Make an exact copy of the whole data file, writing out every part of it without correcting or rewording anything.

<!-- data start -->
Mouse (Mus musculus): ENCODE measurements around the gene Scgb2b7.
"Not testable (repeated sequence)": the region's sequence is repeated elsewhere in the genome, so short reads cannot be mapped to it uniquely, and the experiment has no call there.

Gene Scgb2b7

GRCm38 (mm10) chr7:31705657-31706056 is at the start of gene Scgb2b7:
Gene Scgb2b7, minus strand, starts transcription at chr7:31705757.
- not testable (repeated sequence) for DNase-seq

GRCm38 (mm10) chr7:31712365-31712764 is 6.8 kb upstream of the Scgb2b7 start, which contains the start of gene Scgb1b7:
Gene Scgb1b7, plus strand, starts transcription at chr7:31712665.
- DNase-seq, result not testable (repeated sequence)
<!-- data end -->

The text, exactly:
Mouse (Mus musculus): ENCODE measurements around the gene Scgb2b7.
"Not testable (repeated sequence)": the region's sequence is repeated elsewhere in the genome, so short reads cannot be mapped to it uniquely, and the experiment has no call there.

Gene Scgb2b7

GRCm38 (mm10) chr7:31705657-31706056 is at the start of gene Scgb2b7:
Gene Scgb2b7, minus strand, starts transcription at chr7:31705757.
- not testable (repeated sequence) for DNase-seq

GRCm38 (mm10) chr7:31712365-31712764 is 6.8 kb upstream of the Scgb2b7 start, which contains the start of gene Scgb1b7:
Gene Scgb1b7, plus strand, starts transcription at chr7:31712665.
- DNase-seq, result not testable (repeated sequence)